Treepie with Eagle
OHB with Eagle
We were back at the hotel by 7 pm. It was 12th March and by now there was more news about the Corona virus and the possible impact in India. There was also one news about a foreigner in Tadoba being found positive. We were away from television but WhatsApp-sources were full of news (and rumors).
All of us were least bothered about any of these news items, our target was to roam the jungles and photograph the wildlife as much as possible. Luckily, there wasn’t any pressure from back home (at least on that day).
Day 3 - Lucky Day
This turned out to be another lucky day for us as we could see the father of the cubs.
The morning safari got a lot of cheer. Within the first hour itself, someone identified the cubs playing in the Woods-2 area. This time since their mother was in the vicinity, they were more playful. They had even found a plastic sheet to play with. It must have remained in the jungle, as there was some bridge (small one for the safari vehicles) construction work being carried out inside the jungle). As the light was very low, I decided to shoot a video instead of photos (advantage with video is you can get decent quality even with higher ISO)
Photo with High ISO
This went on for about 10 minutes after which the cubs walked a little deep inside and were not visible. Suddenly we heard some excited voices from the oncoming gypsys. They had seen the male tiger (the Kankazari male) walking along and they had followed him till the Woods-3 (refer to the map included earlier) area. Suddenly all gypsys turned into that direction. No one was sure from where will the tiger emerge but there was a possibility that it may go to the water hole.
All the gypsy guides used their logic/imagination and took positions accordingly. This time we were waiting on the road between Woods-3 and Woods-1. Fortunately, the tiger decided to take that path to cross the road. There were a couple of gypsys ahead of us but we could see parts of the tiger emerging from one side of the jungle and slowly walking towards the other side. What I understood from the experts is, seeing a male tiger in the jungle is not very common. Most of the time we either see the cubs or the mothers. Some of the male cubs could be of similar size as males but they won’t have established their territories yet (not entirely independent).
Kankazari male - Crossing the road
Kankazari male - Crossing the road
It then decided to stay put in the same area in Woods-1 where we had seen the cubs on day 1. He sat down in the thick bushes and for the remainder of our safari time, it didn’t move. Soon after its arrival, even the tigress came near it (possibly to show allegiance to the King). Since the male was the father of the cubs, they were safe anyway but they did not come near him.
The Zunabai tigress stayed with the male for a few minutes and then walked towards Woods-2 where the cubs were located. Zunabai’s movements were also from the same road, but we missed her crossing both times.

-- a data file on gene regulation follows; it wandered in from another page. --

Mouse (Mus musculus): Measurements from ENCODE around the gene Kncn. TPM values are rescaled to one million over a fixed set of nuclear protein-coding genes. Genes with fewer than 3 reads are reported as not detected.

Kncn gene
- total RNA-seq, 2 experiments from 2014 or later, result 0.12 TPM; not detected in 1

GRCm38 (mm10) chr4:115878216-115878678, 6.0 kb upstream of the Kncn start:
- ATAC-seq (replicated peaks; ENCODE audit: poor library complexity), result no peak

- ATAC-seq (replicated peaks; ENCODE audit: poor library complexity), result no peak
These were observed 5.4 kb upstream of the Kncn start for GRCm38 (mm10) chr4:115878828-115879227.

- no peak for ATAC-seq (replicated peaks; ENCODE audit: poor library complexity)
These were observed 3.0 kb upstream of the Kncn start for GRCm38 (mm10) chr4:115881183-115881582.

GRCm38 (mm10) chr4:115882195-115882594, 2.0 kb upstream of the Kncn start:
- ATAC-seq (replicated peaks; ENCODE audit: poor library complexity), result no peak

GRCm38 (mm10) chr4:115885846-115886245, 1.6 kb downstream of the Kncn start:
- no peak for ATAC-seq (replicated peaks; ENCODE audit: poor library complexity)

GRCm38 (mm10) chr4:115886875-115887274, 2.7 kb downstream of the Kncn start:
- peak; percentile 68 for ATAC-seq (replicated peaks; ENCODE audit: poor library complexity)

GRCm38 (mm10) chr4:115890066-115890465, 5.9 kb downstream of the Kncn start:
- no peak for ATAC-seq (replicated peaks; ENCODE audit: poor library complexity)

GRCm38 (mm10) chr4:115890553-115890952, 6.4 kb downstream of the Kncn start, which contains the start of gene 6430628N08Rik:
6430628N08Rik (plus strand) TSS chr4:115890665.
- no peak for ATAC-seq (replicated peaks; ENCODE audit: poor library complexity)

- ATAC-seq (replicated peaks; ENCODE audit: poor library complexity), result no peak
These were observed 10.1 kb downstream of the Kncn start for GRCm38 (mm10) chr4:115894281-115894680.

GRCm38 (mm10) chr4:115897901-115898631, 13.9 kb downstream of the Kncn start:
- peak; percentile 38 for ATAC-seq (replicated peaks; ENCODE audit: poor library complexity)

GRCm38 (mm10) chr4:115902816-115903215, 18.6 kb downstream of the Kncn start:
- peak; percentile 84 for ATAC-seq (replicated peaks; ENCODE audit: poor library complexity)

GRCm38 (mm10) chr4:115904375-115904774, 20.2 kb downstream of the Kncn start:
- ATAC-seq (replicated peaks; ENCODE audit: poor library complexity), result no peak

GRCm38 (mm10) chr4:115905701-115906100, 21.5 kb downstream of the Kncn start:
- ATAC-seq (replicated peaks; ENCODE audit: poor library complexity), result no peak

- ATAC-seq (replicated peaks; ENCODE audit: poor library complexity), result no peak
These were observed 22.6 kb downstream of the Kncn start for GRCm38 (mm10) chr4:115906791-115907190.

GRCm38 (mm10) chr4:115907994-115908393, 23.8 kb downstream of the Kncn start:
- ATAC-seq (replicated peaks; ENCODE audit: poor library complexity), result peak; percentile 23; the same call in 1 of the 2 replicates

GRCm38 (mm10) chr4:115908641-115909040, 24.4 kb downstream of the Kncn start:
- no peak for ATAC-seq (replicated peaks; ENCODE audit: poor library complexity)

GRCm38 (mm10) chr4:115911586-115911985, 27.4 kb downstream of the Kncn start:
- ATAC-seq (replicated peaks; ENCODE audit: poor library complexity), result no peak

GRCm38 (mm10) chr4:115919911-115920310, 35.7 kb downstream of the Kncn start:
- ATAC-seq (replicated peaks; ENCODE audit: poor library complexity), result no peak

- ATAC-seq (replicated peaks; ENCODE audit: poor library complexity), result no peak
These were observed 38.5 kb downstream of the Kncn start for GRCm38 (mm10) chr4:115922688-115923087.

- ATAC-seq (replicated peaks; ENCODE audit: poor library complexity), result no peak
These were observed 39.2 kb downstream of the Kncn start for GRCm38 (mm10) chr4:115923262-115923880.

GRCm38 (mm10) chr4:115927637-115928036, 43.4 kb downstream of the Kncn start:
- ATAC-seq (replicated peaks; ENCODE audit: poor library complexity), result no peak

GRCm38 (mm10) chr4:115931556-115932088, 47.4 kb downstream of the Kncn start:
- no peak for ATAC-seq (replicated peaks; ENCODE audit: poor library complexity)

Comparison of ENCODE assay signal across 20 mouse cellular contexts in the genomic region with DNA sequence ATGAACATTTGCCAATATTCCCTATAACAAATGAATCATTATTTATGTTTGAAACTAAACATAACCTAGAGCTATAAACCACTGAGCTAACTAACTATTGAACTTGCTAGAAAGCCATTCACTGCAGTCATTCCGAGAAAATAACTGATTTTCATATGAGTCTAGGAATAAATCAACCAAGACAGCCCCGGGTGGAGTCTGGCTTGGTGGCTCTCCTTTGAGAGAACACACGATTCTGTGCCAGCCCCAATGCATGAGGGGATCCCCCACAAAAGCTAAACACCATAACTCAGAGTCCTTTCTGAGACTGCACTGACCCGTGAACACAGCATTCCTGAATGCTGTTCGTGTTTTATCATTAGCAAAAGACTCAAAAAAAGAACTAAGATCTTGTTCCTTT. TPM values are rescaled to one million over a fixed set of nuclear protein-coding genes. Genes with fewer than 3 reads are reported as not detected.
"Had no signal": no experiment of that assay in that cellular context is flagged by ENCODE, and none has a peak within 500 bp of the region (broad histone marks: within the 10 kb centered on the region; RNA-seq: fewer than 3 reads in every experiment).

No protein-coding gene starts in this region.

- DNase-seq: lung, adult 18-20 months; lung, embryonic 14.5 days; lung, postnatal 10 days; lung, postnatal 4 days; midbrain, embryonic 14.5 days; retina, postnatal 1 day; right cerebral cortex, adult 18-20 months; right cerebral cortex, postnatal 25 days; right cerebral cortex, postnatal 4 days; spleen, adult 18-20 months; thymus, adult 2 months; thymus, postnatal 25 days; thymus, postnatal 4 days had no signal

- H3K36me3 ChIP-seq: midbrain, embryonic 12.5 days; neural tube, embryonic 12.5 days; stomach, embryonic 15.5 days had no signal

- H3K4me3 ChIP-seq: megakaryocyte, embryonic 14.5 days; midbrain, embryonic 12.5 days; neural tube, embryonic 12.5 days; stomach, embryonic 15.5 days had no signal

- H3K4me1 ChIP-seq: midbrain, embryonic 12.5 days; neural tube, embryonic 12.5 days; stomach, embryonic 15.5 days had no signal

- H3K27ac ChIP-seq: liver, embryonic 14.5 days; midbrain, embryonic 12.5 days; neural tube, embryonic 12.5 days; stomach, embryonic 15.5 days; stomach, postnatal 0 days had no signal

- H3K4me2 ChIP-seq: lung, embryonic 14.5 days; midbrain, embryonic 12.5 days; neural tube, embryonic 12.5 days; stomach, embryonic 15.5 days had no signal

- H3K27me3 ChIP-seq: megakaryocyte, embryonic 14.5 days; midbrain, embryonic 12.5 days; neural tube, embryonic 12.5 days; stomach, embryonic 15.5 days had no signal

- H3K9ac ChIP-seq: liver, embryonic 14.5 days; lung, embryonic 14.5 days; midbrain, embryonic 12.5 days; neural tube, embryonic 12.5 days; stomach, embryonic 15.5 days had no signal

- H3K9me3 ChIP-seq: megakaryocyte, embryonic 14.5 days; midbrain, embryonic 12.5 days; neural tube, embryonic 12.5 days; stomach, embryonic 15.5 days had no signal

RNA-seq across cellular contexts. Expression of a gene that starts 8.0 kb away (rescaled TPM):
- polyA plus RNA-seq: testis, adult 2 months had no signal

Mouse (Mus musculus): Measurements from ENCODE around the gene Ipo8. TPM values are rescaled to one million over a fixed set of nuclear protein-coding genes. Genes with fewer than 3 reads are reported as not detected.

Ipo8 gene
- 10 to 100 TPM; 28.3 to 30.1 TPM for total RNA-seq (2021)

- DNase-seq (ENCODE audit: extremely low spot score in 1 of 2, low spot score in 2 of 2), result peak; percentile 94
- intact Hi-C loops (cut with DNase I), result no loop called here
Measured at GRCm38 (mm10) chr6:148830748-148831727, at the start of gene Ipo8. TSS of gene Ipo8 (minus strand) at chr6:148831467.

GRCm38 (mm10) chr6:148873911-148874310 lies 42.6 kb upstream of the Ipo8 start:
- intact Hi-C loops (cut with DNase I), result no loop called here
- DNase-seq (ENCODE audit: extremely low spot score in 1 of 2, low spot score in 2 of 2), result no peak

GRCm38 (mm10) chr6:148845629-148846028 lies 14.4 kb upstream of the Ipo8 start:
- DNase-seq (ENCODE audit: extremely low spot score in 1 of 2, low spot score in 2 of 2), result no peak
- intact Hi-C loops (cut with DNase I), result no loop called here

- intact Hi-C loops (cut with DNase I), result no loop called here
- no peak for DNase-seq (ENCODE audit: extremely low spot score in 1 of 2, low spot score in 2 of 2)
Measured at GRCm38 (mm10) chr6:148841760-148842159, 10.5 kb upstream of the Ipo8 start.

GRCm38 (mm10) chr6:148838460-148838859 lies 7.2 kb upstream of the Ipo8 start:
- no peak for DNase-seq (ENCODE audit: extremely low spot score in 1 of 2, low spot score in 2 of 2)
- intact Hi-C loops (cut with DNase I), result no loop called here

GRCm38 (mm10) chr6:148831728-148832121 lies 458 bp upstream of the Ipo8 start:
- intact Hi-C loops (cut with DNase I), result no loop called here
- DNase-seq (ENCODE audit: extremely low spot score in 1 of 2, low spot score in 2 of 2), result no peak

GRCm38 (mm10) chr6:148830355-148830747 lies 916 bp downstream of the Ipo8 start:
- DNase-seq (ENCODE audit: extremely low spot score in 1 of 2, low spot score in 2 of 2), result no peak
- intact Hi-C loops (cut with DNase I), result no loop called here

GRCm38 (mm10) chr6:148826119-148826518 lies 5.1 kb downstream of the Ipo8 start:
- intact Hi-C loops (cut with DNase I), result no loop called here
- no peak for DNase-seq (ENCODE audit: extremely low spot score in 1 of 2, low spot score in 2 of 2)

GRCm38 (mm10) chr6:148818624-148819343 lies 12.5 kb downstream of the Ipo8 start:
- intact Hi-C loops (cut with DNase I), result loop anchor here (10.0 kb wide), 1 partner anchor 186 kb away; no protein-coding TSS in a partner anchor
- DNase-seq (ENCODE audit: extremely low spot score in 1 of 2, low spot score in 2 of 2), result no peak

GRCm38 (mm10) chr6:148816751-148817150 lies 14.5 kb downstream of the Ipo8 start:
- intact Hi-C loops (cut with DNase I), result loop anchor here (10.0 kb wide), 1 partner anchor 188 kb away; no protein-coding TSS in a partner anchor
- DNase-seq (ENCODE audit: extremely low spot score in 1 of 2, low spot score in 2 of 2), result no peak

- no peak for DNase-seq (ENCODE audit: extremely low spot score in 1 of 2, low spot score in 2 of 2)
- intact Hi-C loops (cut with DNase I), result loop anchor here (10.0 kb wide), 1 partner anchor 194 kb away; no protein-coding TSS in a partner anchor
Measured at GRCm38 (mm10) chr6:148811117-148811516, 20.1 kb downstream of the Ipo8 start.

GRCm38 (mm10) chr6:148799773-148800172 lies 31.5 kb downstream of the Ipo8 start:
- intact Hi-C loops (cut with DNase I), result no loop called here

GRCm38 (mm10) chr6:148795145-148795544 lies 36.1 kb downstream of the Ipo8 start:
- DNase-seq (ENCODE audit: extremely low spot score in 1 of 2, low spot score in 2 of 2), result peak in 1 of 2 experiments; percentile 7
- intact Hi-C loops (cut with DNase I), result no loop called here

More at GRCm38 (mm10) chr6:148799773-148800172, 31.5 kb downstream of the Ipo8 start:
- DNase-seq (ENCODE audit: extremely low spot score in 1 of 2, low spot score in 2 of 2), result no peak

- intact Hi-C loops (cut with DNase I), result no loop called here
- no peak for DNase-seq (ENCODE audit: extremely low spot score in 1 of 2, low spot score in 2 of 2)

Kankazari in the clutter
We continued to wait on the same road (between Woods-1 and Woods-2) in the hope of the tiger movement but there was none. While we waited, we managed to see a pair of woodpeckers and also a white-bellied drongo.
In the evening safari, our first stop was the usual waterhole. And within the first half-hour, we again got to see the cubs. Once again, the mother was not with them. This time they spent hardly a few minutes in front of us and quickly moved out of sight.
Coming up from stream
Looking back for siblings
Watchful while going ahead
All the gypsys were waiting at the same waterhole and no one seem to be intent on moving. The gypsys that came late, did not have any place where they could see the grassland near the waterhole.
That day, the forest officers happened to be at the outpost. On seeing this, one of the officers came forward and asked the gypsys not to wait at one spot for more than 15 minutes. He ensured that none could stay there for long. Little reluctantly we moved out from there.
After about 15-20 minutes of roaming around the jungle, we were once again near the same road when we saw the tigress with the cubs.
Zunabai with cub
Waiting to cross the road
They were in Woods-1 and it looked like they were trying to cross over to Woods-2. We immediately reversed our gypsy making way for them (keeping 30-40 feet distance between the gypsys in front). The tigress did cross the road within the next 10 minutes but by that time 2 other gypsys positions themselves between us and the path of the tigress. We again managed to get a few shots through the available window. The tigress crossed first and the cubs were immediately behind her.
About to cross
Walking with cub in tow
Cub sped ahead
Laggards walking behind
We continued at the same spot for the next half hour. And during that period, we saw a fantastic camouflage by a hare. It must be hiding in the dry leaves for long and we had no clue about it till it made a move (small jump actually). Even after knowing that there was a hare, we took a long time to locate its position and take photos.
Hare raising its body
Day 4 – The day without tigers
Our safari numbers 7 and 8 were entirely dry as far as tigers are concerned. But we all liked the evening safari when we decided to check out different parts of the jungle (from the same gate) that we hadn’t seen in the last 3 days.
This part of the jungle was surprisingly more dense. To the extent that the regulars like Abhay were saying “this cannot be Tadoba at all”.
Before that during the morning safari, we managed to see a few spotted deer and also a group of monkeys playing happily.
Spotted deer - Synchronized moves